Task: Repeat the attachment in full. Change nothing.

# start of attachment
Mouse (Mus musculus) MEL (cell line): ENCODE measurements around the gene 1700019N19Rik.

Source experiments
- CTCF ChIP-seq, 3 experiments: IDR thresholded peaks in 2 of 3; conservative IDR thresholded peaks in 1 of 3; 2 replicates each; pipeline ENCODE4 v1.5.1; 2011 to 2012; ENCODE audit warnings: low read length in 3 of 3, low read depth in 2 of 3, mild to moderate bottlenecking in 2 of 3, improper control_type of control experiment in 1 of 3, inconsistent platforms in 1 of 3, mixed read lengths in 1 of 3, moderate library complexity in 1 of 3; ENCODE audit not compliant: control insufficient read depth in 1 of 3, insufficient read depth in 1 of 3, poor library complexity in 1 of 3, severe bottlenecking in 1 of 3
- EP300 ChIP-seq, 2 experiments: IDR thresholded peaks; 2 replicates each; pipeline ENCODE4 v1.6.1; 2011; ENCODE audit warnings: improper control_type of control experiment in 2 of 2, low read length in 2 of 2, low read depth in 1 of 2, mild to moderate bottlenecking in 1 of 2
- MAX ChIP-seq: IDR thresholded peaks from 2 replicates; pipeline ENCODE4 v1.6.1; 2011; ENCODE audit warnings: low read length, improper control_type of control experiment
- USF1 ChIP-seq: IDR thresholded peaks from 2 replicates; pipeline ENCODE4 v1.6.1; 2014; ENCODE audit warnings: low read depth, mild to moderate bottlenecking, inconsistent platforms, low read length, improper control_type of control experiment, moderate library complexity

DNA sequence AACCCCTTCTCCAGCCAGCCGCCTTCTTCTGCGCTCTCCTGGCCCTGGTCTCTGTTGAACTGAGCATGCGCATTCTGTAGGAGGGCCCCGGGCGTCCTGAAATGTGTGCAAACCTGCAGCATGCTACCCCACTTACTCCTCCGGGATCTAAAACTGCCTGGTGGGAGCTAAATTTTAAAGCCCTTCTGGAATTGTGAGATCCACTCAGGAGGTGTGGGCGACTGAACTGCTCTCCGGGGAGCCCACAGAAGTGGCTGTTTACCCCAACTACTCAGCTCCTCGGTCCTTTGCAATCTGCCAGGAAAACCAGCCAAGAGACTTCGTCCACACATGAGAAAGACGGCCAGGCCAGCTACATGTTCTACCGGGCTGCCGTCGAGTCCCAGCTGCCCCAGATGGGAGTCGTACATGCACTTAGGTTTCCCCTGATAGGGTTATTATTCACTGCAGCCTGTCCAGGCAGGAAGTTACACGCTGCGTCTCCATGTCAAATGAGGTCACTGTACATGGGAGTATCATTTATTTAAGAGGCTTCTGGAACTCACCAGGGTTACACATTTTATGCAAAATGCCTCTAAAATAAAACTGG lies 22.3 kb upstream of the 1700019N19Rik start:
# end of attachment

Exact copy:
Mouse (Mus musculus) MEL (cell line): ENCODE measurements around the gene 1700019N19Rik.

Source experiments
- CTCF ChIP-seq, 3 experiments: IDR thresholded peaks in 2 of 3; conservative IDR thresholded peaks in 1 of 3; 2 replicates each; pipeline ENCODE4 v1.5.1; 2011 to 2012; ENCODE audit warnings: low read length in 3 of 3, low read depth in 2 of 3, mild to moderate bottlenecking in 2 of 3, improper control_type of control experiment in 1 of 3, inconsistent platforms in 1 of 3, mixed read lengths in 1 of 3, moderate library complexity in 1 of 3; ENCODE audit not compliant: control insufficient read depth in 1 of 3, insufficient read depth in 1 of 3, poor library complexity in 1 of 3, severe bottlenecking in 1 of 3
- EP300 ChIP-seq, 2 experiments: IDR thresholded peaks; 2 replicates each; pipeline ENCODE4 v1.6.1; 2011; ENCODE audit warnings: improper control_type of control experiment in 2 of 2, low read length in 2 of 2, low read depth in 1 of 2, mild to moderate bottlenecking in 1 of 2
- MAX ChIP-seq: IDR thresholded peaks from 2 replicates; pipeline ENCODE4 v1.6.1; 2011; ENCODE audit warnings: low read length, improper control_type of control experiment
- USF1 ChIP-seq: IDR thresholded peaks from 2 replicates; pipeline ENCODE4 v1.6.1; 2014; ENCODE audit warnings: low read depth, mild to moderate bottlenecking, inconsistent platforms, low read length, improper control_type of control experiment, moderate library complexity

DNA sequence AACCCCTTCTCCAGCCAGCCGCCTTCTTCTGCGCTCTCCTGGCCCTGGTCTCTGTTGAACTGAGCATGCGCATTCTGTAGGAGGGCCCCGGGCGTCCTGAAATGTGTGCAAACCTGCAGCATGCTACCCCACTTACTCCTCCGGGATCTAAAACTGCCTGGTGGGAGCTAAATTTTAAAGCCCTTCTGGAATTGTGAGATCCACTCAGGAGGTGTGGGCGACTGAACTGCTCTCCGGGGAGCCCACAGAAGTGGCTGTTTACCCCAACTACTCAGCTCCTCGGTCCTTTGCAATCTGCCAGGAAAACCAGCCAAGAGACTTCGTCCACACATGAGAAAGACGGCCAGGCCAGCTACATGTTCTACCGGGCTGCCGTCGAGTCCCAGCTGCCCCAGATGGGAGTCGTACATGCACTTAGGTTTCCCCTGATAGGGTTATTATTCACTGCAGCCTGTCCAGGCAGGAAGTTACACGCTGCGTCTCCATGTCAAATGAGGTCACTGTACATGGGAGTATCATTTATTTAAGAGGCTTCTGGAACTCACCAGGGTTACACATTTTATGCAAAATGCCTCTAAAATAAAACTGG lies 22.3 kb upstream of the 1700019N19Rik start: